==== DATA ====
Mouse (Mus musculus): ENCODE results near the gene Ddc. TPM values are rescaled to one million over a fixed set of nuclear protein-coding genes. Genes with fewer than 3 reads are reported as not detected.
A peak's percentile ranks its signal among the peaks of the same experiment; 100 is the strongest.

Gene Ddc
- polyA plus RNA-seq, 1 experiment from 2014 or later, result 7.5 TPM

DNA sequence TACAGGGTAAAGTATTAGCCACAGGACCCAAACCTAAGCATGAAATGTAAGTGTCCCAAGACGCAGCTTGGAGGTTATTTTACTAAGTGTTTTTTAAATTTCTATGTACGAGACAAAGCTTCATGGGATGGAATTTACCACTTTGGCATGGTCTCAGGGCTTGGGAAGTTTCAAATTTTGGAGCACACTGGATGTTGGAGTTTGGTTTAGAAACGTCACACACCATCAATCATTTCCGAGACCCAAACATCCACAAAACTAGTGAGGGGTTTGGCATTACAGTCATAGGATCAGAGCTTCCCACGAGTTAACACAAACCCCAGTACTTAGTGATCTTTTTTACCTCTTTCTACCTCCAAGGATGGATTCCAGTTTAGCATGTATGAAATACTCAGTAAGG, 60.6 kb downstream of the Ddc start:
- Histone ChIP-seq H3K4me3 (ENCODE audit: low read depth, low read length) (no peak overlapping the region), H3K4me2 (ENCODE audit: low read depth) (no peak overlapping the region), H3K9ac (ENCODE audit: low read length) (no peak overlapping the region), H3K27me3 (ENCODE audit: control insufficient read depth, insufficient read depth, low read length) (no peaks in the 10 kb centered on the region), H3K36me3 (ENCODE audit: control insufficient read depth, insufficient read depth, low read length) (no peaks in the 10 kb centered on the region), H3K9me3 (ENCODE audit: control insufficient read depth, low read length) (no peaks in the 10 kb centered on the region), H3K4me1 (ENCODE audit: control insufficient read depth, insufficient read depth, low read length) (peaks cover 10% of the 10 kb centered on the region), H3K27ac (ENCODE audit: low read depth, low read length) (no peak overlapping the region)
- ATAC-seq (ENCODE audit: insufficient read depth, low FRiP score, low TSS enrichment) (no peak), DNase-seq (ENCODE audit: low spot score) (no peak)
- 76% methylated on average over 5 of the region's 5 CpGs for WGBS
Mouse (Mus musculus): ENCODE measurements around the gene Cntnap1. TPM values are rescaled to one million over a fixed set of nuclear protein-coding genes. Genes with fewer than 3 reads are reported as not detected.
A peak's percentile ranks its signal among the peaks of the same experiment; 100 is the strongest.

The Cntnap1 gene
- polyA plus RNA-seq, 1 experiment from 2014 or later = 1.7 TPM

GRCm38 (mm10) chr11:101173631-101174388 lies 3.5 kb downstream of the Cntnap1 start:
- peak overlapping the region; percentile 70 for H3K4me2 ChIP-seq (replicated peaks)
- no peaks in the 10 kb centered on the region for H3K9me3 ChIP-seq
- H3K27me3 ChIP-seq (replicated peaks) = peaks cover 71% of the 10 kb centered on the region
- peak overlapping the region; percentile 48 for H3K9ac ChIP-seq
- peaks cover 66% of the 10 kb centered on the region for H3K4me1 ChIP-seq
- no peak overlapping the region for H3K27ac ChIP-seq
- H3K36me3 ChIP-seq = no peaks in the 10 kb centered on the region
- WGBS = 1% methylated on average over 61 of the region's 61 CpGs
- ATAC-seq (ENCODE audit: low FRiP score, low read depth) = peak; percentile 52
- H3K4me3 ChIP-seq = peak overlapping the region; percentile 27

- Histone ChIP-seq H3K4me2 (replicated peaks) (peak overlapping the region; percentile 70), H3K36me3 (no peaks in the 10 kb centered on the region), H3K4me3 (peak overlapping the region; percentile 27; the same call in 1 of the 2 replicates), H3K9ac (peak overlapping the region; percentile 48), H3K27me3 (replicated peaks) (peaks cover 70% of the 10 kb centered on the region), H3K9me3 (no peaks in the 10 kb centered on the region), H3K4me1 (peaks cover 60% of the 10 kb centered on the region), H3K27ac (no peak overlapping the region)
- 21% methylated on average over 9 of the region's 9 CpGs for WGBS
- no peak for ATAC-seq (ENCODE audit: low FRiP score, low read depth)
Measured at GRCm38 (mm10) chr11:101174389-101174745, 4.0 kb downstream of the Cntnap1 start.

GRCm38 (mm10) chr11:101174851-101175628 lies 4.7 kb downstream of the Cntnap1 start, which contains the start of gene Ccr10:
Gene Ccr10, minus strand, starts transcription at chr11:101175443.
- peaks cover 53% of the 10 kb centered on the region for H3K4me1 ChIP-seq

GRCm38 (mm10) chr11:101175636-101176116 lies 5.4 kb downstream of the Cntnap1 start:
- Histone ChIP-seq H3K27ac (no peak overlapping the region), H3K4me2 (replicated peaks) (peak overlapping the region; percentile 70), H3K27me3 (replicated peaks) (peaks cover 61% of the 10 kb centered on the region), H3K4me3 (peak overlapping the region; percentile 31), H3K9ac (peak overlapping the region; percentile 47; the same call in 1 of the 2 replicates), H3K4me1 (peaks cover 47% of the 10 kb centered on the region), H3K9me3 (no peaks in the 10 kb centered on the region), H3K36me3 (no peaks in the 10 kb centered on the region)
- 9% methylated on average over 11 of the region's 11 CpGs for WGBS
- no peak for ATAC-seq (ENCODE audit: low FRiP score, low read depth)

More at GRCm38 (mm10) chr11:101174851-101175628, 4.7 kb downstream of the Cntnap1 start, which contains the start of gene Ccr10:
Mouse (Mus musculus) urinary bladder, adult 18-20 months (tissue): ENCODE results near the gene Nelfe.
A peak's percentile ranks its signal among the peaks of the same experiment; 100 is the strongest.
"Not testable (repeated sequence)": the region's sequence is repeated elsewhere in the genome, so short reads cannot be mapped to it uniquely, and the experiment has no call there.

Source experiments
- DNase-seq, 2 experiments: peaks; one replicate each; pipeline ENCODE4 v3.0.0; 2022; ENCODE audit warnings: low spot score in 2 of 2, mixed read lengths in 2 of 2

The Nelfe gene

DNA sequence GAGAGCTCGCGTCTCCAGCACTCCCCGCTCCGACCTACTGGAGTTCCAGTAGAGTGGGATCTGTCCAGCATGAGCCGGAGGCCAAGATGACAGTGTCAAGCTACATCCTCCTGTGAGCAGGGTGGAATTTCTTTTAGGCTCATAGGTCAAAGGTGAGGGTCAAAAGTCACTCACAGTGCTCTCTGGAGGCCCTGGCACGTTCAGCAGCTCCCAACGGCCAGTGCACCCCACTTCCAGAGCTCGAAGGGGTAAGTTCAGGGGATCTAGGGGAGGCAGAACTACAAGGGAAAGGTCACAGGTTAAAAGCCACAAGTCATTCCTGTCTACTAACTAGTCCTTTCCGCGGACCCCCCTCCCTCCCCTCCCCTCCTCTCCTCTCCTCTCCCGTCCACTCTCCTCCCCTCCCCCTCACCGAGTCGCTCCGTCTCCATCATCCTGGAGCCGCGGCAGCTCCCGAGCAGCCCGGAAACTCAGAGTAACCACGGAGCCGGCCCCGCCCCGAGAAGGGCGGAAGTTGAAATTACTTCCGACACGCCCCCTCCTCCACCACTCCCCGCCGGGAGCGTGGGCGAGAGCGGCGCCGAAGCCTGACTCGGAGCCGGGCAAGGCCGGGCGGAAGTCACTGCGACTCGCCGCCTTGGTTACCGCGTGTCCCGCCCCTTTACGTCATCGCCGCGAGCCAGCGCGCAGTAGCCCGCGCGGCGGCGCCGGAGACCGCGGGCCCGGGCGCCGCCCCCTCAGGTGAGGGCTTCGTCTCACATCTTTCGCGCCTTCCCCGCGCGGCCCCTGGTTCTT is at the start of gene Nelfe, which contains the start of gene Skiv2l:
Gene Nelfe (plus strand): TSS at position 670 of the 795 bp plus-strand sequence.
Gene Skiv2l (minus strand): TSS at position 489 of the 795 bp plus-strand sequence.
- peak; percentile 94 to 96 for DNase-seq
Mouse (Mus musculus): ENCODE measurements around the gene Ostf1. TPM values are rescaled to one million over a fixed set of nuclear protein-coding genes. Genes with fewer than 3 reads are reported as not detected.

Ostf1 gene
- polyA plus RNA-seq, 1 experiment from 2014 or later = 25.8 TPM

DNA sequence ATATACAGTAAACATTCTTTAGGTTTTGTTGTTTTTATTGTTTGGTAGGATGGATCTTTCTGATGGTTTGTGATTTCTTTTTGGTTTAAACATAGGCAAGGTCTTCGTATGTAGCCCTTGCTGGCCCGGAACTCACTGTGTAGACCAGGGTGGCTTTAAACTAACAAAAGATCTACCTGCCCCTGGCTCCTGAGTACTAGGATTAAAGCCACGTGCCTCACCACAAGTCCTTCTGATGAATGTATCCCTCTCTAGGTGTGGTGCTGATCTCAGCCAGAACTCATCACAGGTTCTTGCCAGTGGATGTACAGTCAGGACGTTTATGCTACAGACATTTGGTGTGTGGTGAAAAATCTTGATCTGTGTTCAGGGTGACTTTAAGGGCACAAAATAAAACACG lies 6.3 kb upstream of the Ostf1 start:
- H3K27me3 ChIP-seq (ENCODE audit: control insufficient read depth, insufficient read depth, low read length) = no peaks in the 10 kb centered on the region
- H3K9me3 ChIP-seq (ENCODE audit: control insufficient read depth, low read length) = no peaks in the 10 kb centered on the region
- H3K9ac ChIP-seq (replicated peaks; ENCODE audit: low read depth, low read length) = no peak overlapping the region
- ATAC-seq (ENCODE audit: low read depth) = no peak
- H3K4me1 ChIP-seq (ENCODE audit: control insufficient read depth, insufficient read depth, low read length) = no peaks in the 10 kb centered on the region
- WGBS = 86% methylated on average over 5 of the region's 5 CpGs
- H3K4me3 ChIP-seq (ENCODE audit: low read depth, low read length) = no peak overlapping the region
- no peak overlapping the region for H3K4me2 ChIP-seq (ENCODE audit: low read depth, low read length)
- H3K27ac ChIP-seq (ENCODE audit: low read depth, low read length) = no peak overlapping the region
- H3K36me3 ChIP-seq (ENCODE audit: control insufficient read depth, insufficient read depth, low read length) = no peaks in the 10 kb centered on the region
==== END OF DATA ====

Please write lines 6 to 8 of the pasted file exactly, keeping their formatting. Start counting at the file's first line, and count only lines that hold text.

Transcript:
- Histone ChIP-seq H3K4me3 (ENCODE audit: low read depth, low read length) (no peak overlapping the region), H3K4me2 (ENCODE audit: low read depth) (no peak overlapping the region), H3K9ac (ENCODE audit: low read length) (no peak overlapping the region), H3K27me3 (ENCODE audit: control insufficient read depth, insufficient read depth, low read length) (no peaks in the 10 kb centered on the region), H3K36me3 (ENCODE audit: control insufficient read depth, insufficient read depth, low read length) (no peaks in the 10 kb centered on the region), H3K9me3 (ENCODE audit: control insufficient read depth, low read length) (no peaks in the 10 kb centered on the region), H3K4me1 (ENCODE audit: control insufficient read depth, insufficient read depth, low read length) (peaks cover 10% of the 10 kb centered on the region), H3K27ac (ENCODE audit: low read depth, low read length) (no peak overlapping the region)
- ATAC-seq (ENCODE audit: insufficient read depth, low FRiP score, low TSS enrichment) (no peak), DNase-seq (ENCODE audit: low spot score) (no peak)
- 76% methylated on average over 5 of the region's 5 CpGs for WGBS